6. Dear Not a Hippy: Such "far-fetched ideas" can be found in the BC government's own Old Growth Strategic Review; as well as in highly respected scientists' reports. Both are discussed here. As for the funding, much of it will likely go to legal defence. As Yellow Cedar notes in his recent report: "The Rainforest Flying Squad Legal Support Team is painstakingly documenting dozens of police violations… These will be presented to Justice Verhoeven to ask for his help in restraining police while they enforce his injunction, and used to support legal challenges and official complaint procedures. (You can donate through GoFundMe.)"
  7. This morning, at 7 am, media were directed to go to Honey Moon Bay by the RCMP—a very long way from Waterfall—yet RCMP knew the enforcement was taking place at Waterfall. "Please be advised that regardless of where the enforcement will be taking place on Friday June 4, we are asking journalists who want entry into the access control area to please meet at the March Meadows Golf Club – 10298 South Shore Road, Honeymoon Bay, BC at 9:15 a.m. The MROs will be waiting in the parking area before the road turns to gravel from paved."
  8. RCMP update: As of Wednesday, June 2, 2021 evening, 158 people had been arrested, nine of them more than once. On Thursday, June 3, the RCMP informed media: "Please be advised that regardless of where the enforcement will be taking place on Thursday June 3, we are asking journalist who want entry into the access control area to please meet near Port Renfrew at 9:15 a.m. The MROs [media relations officers] will be waiting in the gravel pull out/parking area approximately 2 kms past Port Renfrew on Pacific Marine Rd (across from the entrance to the Port Renfrew Marina & RV Park). "Once you’ve arrived at the location, it will then be the same process as before, where you will be asked to sign in with identification and contact information, prior to being escorted to a designated into the area where enforcement is expected to take place. Reminder – identification may include ID, business card, or photo ID from your media agency, a letter from your Editor/News Director confirming employment or other proof of media employment. There is limited cell reception at the access control areas, so please print out any letters or proof of employment prior to traveling to the check point. "We will not be able to guarantee access if you do not attend the meet up location on Thursday. If you arrive later in the day and seek entry at an Access Control Point, Media Relations escort will be dependent on availability and the enforcement measures underway. Therefore, there could be delays. "As in the past, due to timing and logistics, these plans may vary. This is a fluid operation, and changes do occur without warning."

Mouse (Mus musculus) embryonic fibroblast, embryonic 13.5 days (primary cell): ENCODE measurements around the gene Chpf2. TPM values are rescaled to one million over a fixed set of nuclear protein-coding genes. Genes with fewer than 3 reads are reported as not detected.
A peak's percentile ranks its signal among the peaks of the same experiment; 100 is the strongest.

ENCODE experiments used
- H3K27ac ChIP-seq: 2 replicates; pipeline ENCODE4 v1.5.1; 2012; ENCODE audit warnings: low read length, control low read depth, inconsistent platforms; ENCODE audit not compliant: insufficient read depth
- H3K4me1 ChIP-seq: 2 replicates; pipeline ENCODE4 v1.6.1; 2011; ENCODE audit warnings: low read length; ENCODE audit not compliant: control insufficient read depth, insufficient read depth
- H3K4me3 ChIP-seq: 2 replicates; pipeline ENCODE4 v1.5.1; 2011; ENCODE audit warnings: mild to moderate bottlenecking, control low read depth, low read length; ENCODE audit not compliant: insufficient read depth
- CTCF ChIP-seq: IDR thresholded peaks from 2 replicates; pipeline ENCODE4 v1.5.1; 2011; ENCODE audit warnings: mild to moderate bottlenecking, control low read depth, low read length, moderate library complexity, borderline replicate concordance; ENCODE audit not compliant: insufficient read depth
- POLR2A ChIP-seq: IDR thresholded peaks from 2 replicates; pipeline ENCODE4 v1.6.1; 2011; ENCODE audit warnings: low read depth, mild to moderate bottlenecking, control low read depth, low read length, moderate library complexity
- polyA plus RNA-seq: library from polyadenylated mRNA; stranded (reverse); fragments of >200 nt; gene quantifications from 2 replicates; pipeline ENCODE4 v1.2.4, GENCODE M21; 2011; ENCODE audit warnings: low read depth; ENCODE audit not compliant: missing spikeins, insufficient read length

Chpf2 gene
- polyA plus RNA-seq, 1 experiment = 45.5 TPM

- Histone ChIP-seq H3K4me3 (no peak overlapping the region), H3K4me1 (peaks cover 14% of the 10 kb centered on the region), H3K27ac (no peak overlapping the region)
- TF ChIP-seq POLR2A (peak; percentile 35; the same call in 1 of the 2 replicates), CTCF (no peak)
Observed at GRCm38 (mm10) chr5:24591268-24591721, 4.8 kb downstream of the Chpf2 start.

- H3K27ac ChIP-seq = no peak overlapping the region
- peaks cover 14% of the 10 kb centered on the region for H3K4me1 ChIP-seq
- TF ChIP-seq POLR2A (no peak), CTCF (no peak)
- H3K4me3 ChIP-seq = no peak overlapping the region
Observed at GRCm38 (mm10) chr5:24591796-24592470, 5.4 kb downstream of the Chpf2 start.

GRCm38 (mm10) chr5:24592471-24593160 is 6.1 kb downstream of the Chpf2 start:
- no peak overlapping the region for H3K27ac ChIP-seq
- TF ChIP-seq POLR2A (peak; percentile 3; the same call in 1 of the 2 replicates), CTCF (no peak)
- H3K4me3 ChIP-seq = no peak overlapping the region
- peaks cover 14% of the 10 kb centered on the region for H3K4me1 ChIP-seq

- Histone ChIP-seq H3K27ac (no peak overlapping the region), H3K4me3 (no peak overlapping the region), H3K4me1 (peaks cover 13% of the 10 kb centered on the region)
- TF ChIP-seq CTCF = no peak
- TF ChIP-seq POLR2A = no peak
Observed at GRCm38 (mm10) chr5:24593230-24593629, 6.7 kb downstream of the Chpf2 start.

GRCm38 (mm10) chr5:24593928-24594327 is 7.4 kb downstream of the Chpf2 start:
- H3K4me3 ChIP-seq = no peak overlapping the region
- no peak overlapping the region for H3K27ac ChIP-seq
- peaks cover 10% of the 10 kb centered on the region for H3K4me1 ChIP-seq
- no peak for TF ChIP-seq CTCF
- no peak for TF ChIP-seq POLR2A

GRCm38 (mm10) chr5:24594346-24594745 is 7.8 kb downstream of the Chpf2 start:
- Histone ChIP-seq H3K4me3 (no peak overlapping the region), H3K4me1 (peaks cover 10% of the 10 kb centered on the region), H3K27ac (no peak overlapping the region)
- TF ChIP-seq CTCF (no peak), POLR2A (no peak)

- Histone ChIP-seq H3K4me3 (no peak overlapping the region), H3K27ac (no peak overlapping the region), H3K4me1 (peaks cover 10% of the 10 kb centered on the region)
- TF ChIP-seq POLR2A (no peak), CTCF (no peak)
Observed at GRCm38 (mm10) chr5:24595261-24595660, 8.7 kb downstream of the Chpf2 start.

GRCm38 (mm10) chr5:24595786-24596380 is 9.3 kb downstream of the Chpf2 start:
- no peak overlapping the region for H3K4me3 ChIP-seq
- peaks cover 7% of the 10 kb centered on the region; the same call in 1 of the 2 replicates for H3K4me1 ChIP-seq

9. Action for—but off-site—Fairy Creek: Stand.Earth is organizing a protest at MLA offices around the province for Thursday June 10. Register here. Other protests have been held around the province already, including on May 30 at the sawmill operated by Teal Jones in Surrey. The BC Green Party is hosting a petition to put pressure on the government to save the last of BC’s old-growth forests. Let us know what else is going on…just post here for FOCUS readers.
  10. I hiked (12k!) through the RCMP's probably-illegal exclusion zone to Waterfall Camp on Saturday, May 29 with 100s of others. There is tremendous support from a wide-range of people for the old-growth blockades. There were 1000s in the area, but virtually no media. My story is at: https://www.focusonvictoria.ca/forests/68/